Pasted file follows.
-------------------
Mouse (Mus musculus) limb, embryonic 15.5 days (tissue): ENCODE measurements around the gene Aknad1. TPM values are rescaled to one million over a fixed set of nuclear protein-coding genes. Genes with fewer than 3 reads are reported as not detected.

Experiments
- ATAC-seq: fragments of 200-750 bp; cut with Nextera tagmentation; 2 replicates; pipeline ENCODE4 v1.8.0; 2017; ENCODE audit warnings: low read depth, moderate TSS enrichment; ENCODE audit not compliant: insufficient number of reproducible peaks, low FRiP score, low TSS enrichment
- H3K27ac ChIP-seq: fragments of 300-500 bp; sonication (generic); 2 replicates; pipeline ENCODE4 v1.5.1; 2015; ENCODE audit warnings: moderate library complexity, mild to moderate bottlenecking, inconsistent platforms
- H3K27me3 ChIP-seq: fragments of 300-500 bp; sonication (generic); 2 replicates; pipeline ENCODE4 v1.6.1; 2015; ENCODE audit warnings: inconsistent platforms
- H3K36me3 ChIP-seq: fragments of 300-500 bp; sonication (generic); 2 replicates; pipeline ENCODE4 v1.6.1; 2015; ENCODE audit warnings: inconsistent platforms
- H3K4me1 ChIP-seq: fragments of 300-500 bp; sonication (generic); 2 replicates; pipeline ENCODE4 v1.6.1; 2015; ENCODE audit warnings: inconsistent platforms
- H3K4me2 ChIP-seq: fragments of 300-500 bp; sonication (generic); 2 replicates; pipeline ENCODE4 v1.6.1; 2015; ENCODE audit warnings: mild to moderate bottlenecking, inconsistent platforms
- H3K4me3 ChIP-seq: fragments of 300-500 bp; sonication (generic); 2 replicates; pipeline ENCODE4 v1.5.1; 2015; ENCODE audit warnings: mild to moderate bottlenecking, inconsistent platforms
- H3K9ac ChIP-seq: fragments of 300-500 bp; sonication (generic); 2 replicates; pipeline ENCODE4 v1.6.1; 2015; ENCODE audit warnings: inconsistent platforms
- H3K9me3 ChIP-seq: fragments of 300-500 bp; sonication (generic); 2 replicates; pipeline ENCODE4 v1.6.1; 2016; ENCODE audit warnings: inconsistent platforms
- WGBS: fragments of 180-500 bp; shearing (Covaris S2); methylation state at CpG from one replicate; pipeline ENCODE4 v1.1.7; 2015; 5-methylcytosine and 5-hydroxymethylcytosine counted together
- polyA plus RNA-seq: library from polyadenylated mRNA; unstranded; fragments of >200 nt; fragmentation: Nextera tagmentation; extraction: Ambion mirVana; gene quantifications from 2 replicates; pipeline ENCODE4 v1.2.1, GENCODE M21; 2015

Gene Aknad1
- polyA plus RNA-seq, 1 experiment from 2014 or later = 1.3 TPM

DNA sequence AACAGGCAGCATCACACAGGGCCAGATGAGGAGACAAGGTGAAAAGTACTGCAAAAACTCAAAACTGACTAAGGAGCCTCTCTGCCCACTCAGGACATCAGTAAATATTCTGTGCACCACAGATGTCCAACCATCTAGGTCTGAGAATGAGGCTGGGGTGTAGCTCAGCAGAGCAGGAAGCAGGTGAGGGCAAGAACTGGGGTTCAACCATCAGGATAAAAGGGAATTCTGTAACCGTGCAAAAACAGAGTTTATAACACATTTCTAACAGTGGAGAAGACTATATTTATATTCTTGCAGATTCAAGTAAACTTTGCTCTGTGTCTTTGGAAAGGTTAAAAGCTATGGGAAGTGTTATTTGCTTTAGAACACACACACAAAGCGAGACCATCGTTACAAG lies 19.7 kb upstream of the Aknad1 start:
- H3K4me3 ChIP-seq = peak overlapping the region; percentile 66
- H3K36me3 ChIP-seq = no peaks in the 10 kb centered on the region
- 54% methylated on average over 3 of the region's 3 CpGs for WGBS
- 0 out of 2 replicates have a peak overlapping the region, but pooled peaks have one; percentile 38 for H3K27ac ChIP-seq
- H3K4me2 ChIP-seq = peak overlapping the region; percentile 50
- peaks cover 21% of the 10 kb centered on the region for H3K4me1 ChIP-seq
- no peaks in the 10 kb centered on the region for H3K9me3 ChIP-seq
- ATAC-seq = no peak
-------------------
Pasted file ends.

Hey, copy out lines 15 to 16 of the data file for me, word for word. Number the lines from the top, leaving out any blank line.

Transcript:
- polyA plus RNA-seq, 1 experiment from 2014 or later = 1.3 TPM

DNA sequence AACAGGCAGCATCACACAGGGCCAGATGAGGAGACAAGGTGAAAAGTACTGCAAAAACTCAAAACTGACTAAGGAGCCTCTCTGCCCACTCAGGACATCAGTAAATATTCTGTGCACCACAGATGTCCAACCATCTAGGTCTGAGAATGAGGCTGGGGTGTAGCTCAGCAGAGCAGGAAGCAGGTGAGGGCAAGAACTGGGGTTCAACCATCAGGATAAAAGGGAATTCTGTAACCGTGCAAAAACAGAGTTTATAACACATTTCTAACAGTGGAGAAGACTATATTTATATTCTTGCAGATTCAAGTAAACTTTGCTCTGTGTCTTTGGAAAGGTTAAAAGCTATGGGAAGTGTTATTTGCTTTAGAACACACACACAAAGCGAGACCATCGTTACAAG lies 19.7 kb upstream of the Aknad1 start: